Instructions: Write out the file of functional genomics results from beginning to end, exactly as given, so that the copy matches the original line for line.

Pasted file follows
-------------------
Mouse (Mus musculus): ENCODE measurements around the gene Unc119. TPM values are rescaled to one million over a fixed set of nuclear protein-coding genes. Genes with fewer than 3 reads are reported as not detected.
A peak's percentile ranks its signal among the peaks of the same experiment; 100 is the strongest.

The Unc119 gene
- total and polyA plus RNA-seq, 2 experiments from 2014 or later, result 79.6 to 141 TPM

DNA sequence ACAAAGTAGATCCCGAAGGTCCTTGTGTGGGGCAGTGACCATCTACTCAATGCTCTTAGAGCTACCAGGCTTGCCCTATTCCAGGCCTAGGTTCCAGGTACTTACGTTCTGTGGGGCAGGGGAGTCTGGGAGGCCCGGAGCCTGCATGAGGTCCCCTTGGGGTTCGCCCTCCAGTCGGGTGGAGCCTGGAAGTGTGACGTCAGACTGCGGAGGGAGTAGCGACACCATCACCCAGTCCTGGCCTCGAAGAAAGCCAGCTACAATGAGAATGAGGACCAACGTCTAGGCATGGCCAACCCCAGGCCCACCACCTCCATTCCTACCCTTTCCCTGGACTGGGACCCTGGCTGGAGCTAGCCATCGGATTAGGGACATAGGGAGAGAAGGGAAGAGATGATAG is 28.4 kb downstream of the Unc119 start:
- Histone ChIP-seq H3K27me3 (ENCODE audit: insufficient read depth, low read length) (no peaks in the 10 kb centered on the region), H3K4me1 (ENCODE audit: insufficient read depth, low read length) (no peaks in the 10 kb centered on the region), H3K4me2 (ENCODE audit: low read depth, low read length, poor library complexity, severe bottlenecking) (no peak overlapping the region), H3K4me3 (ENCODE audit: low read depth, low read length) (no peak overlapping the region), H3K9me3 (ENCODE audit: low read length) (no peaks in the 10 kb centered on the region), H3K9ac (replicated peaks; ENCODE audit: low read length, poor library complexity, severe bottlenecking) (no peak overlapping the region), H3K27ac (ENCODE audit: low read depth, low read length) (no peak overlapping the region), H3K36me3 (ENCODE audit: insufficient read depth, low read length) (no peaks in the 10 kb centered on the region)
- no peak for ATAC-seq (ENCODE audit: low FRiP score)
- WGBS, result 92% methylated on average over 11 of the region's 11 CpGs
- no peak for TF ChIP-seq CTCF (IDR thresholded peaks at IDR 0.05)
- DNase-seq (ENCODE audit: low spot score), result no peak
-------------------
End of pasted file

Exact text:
Mouse (Mus musculus): ENCODE measurements around the gene Unc119. TPM values are rescaled to one million over a fixed set of nuclear protein-coding genes. Genes with fewer than 3 reads are reported as not detected.
A peak's percentile ranks its signal among the peaks of the same experiment; 100 is the strongest.

The Unc119 gene
- total and polyA plus RNA-seq, 2 experiments from 2014 or later, result 79.6 to 141 TPM

DNA sequence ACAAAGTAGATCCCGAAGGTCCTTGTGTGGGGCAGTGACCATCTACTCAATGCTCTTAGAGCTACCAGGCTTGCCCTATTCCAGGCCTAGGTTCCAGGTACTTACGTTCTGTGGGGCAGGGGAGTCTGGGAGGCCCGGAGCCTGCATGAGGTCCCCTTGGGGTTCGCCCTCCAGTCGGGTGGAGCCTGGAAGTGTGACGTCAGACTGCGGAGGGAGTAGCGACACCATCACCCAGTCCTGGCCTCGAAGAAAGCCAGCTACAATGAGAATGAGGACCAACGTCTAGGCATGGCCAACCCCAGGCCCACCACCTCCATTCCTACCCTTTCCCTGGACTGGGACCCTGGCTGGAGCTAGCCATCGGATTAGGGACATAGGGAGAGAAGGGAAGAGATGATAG is 28.4 kb downstream of the Unc119 start:
- Histone ChIP-seq H3K27me3 (ENCODE audit: insufficient read depth, low read length) (no peaks in the 10 kb centered on the region), H3K4me1 (ENCODE audit: insufficient read depth, low read length) (no peaks in the 10 kb centered on the region), H3K4me2 (ENCODE audit: low read depth, low read length, poor library complexity, severe bottlenecking) (no peak overlapping the region), H3K4me3 (ENCODE audit: low read depth, low read length) (no peak overlapping the region), H3K9me3 (ENCODE audit: low read length) (no peaks in the 10 kb centered on the region), H3K9ac (replicated peaks; ENCODE audit: low read length, poor library complexity, severe bottlenecking) (no peak overlapping the region), H3K27ac (ENCODE audit: low read depth, low read length) (no peak overlapping the region), H3K36me3 (ENCODE audit: insufficient read depth, low read length) (no peaks in the 10 kb centered on the region)
- no peak for ATAC-seq (ENCODE audit: low FRiP score)
- WGBS, result 92% methylated on average over 11 of the region's 11 CpGs
- no peak for TF ChIP-seq CTCF (IDR thresholded peaks at IDR 0.05)
- DNase-seq (ENCODE audit: low spot score), result no peak